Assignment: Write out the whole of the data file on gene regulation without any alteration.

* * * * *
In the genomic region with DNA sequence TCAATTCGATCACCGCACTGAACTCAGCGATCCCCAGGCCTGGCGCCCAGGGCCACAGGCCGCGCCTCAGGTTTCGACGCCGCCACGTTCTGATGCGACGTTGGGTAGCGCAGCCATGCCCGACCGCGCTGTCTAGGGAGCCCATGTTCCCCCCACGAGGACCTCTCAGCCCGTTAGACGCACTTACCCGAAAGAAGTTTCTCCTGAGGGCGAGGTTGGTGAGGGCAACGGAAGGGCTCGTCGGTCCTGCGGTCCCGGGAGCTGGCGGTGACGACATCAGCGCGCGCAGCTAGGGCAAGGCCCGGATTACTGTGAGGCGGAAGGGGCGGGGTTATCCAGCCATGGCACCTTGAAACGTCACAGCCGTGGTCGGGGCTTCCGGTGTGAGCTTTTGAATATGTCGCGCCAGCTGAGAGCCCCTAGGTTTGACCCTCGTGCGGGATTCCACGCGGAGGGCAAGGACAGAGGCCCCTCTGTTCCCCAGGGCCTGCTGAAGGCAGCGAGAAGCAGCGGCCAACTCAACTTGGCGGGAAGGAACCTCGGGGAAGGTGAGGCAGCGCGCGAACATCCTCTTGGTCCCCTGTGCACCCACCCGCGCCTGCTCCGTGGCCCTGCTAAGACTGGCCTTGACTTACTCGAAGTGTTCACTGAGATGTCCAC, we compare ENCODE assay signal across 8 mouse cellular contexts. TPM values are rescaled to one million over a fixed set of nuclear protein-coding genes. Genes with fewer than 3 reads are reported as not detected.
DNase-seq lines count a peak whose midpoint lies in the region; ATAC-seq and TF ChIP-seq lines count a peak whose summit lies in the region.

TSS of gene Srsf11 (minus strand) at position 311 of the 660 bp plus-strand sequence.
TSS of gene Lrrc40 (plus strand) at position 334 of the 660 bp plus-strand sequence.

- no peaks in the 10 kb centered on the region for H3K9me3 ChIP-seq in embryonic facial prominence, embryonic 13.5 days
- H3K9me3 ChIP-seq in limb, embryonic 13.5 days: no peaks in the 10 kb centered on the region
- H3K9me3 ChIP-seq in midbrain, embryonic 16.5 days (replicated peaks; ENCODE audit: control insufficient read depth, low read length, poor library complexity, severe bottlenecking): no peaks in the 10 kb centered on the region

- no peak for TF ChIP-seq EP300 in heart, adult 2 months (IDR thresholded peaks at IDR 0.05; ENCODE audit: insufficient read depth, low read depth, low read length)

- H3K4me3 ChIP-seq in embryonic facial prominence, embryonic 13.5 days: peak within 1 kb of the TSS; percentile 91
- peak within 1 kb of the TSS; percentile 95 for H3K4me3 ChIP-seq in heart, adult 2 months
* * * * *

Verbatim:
In the genomic region with DNA sequence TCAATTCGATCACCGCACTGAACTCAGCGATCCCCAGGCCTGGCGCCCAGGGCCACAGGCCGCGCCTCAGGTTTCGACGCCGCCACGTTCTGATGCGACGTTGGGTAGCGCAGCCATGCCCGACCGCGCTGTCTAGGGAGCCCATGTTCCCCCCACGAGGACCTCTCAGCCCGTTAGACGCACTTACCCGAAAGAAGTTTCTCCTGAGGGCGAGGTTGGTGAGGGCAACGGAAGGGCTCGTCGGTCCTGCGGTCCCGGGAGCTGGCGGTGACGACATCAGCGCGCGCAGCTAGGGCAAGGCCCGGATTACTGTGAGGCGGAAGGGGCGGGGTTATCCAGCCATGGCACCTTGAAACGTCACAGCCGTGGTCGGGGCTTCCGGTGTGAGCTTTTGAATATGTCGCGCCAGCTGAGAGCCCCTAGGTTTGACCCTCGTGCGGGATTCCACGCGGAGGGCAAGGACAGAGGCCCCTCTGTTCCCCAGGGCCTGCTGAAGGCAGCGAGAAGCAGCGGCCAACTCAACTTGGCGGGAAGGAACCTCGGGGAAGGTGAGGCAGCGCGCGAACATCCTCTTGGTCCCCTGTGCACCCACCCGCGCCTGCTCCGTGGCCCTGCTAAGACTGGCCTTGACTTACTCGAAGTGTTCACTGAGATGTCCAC, we compare ENCODE assay signal across 8 mouse cellular contexts. TPM values are rescaled to one million over a fixed set of nuclear protein-coding genes. Genes with fewer than 3 reads are reported as not detected.
DNase-seq lines count a peak whose midpoint lies in the region; ATAC-seq and TF ChIP-seq lines count a peak whose summit lies in the region.

TSS of gene Srsf11 (minus strand) at position 311 of the 660 bp plus-strand sequence.
TSS of gene Lrrc40 (plus strand) at position 334 of the 660 bp plus-strand sequence.

- no peaks in the 10 kb centered on the region for H3K9me3 ChIP-seq in embryonic facial prominence, embryonic 13.5 days
- H3K9me3 ChIP-seq in limb, embryonic 13.5 days: no peaks in the 10 kb centered on the region
- H3K9me3 ChIP-seq in midbrain, embryonic 16.5 days (replicated peaks; ENCODE audit: control insufficient read depth, low read length, poor library complexity, severe bottlenecking): no peaks in the 10 kb centered on the region

- no peak for TF ChIP-seq EP300 in heart, adult 2 months (IDR thresholded peaks at IDR 0.05; ENCODE audit: insufficient read depth, low read depth, low read length)

- H3K4me3 ChIP-seq in embryonic facial prominence, embryonic 13.5 days: peak within 1 kb of the TSS; percentile 91
- peak within 1 kb of the TSS; percentile 95 for H3K4me3 ChIP-seq in heart, adult 2 months